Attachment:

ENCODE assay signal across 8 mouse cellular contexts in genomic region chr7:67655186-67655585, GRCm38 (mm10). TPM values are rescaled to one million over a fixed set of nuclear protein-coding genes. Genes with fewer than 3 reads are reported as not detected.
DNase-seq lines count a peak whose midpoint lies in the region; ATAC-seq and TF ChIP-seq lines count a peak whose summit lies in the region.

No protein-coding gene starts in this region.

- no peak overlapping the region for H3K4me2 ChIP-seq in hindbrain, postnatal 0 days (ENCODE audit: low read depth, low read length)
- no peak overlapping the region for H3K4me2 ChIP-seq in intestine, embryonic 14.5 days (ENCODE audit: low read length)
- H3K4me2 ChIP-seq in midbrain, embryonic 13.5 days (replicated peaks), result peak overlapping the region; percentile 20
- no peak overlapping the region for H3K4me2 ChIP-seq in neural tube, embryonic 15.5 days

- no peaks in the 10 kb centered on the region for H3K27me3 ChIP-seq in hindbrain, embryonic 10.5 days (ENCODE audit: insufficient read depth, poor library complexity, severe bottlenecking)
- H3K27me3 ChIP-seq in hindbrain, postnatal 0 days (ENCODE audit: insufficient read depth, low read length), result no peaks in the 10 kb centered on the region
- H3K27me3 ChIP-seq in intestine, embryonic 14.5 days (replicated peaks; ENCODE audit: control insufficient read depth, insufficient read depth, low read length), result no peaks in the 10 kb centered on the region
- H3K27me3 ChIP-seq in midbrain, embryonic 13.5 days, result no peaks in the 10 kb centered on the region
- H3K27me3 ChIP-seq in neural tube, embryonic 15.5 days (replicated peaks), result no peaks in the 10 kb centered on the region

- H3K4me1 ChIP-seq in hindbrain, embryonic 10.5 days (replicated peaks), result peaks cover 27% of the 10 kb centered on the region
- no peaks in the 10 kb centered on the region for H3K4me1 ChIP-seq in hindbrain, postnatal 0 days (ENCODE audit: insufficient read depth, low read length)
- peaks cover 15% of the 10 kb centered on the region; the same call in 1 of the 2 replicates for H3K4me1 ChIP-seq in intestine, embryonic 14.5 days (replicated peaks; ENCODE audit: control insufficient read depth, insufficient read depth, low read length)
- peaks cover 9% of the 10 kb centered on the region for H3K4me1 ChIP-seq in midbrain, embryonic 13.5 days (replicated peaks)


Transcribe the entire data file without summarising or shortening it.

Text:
ENCODE assay signal across 8 mouse cellular contexts in genomic region chr7:67655186-67655585, GRCm38 (mm10). TPM values are rescaled to one million over a fixed set of nuclear protein-coding genes. Genes with fewer than 3 reads are reported as not detected.
DNase-seq lines count a peak whose midpoint lies in the region; ATAC-seq and TF ChIP-seq lines count a peak whose summit lies in the region.

No protein-coding gene starts in this region.

- no peak overlapping the region for H3K4me2 ChIP-seq in hindbrain, postnatal 0 days (ENCODE audit: low read depth, low read length)
- no peak overlapping the region for H3K4me2 ChIP-seq in intestine, embryonic 14.5 days (ENCODE audit: low read length)
- H3K4me2 ChIP-seq in midbrain, embryonic 13.5 days (replicated peaks), result peak overlapping the region; percentile 20
- no peak overlapping the region for H3K4me2 ChIP-seq in neural tube, embryonic 15.5 days

- no peaks in the 10 kb centered on the region for H3K27me3 ChIP-seq in hindbrain, embryonic 10.5 days (ENCODE audit: insufficient read depth, poor library complexity, severe bottlenecking)
- H3K27me3 ChIP-seq in hindbrain, postnatal 0 days (ENCODE audit: insufficient read depth, low read length), result no peaks in the 10 kb centered on the region
- H3K27me3 ChIP-seq in intestine, embryonic 14.5 days (replicated peaks; ENCODE audit: control insufficient read depth, insufficient read depth, low read length), result no peaks in the 10 kb centered on the region
- H3K27me3 ChIP-seq in midbrain, embryonic 13.5 days, result no peaks in the 10 kb centered on the region
- H3K27me3 ChIP-seq in neural tube, embryonic 15.5 days (replicated peaks), result no peaks in the 10 kb centered on the region

- H3K4me1 ChIP-seq in hindbrain, embryonic 10.5 days (replicated peaks), result peaks cover 27% of the 10 kb centered on the region
- no peaks in the 10 kb centered on the region for H3K4me1 ChIP-seq in hindbrain, postnatal 0 days (ENCODE audit: insufficient read depth, low read length)
- peaks cover 15% of the 10 kb centered on the region; the same call in 1 of the 2 replicates for H3K4me1 ChIP-seq in intestine, embryonic 14.5 days (replicated peaks; ENCODE audit: control insufficient read depth, insufficient read depth, low read length)
- peaks cover 9% of the 10 kb centered on the region for H3K4me1 ChIP-seq in midbrain, embryonic 13.5 days (replicated peaks)